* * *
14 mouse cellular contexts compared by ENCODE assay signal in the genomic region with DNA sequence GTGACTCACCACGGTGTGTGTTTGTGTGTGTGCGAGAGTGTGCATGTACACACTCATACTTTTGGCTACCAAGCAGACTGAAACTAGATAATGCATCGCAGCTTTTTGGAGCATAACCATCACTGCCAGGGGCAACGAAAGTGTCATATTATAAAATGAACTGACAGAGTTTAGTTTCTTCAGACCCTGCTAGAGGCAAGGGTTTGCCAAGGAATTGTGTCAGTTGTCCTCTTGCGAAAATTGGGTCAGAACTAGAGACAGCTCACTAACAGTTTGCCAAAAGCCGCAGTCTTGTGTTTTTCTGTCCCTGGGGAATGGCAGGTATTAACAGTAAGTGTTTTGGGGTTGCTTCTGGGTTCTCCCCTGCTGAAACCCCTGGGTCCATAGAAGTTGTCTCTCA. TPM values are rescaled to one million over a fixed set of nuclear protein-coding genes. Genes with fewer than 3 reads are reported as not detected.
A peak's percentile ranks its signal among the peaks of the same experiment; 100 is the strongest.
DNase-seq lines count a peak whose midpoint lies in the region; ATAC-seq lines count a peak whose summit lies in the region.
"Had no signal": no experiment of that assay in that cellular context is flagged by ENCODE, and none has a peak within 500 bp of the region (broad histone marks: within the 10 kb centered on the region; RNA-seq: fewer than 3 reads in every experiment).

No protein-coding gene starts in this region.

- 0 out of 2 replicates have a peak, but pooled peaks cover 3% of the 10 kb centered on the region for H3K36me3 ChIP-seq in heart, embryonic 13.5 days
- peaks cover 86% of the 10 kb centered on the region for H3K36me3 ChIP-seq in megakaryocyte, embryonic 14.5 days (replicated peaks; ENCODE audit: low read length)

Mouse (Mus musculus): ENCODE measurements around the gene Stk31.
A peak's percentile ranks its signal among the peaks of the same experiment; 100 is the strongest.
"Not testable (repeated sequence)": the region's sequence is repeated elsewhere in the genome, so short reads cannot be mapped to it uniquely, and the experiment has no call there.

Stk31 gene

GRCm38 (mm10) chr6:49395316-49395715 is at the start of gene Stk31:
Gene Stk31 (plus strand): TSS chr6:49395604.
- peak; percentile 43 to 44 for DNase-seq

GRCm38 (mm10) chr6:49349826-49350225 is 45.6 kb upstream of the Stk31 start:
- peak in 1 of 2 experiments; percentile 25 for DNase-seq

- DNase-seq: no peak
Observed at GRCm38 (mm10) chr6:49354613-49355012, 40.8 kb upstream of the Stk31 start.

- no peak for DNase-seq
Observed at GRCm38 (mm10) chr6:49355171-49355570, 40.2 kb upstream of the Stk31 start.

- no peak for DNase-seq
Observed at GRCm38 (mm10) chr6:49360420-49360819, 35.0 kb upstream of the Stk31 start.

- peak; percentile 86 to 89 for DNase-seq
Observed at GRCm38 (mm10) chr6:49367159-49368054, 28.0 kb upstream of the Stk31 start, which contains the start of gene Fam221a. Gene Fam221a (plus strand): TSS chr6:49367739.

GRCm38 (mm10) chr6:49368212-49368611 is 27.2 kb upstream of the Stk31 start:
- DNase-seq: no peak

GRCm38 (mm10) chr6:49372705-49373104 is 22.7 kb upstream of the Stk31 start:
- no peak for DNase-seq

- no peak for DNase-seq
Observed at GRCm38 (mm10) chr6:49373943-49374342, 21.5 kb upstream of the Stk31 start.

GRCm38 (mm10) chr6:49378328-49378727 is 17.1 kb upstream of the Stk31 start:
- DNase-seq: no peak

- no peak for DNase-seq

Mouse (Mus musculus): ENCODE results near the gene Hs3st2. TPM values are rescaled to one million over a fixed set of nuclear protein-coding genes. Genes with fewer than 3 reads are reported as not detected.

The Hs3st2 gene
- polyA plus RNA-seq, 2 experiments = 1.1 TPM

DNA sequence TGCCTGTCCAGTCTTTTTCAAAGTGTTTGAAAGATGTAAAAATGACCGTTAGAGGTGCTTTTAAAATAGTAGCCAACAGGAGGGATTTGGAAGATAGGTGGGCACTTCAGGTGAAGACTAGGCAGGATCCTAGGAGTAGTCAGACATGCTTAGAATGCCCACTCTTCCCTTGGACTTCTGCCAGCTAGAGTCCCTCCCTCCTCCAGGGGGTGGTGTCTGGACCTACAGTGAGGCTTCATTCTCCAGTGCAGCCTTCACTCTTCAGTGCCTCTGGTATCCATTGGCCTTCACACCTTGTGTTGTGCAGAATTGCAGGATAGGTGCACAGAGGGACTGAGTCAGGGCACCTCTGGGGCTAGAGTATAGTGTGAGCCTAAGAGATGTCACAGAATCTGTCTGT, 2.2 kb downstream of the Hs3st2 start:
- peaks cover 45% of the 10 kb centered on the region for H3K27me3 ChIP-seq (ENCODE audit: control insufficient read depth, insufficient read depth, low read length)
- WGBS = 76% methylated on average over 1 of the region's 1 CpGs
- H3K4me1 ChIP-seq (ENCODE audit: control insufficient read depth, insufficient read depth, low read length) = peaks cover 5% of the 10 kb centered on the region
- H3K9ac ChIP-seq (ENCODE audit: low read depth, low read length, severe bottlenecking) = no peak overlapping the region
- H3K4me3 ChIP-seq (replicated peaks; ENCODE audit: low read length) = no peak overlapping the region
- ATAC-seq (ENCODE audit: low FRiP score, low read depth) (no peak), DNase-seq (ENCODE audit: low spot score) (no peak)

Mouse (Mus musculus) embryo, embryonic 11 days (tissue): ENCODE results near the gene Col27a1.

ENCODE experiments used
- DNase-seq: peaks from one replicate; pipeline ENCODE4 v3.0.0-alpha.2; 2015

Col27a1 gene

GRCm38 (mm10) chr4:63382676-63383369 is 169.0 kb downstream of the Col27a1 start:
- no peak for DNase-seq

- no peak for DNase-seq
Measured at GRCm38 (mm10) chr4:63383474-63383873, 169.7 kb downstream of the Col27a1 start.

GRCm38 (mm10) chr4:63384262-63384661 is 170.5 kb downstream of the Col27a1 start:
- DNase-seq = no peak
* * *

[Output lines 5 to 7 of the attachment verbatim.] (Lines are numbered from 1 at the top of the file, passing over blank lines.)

No protein-coding gene starts in this region.

- 0 out of 2 replicates have a peak, but pooled peaks cover 3% of the 10 kb centered on the region for H3K36me3 ChIP-seq in heart, embryonic 13.5 days
- peaks cover 86% of the 10 kb centered on the region for H3K36me3 ChIP-seq in megakaryocyte, embryonic 14.5 days (replicated peaks; ENCODE audit: low read length)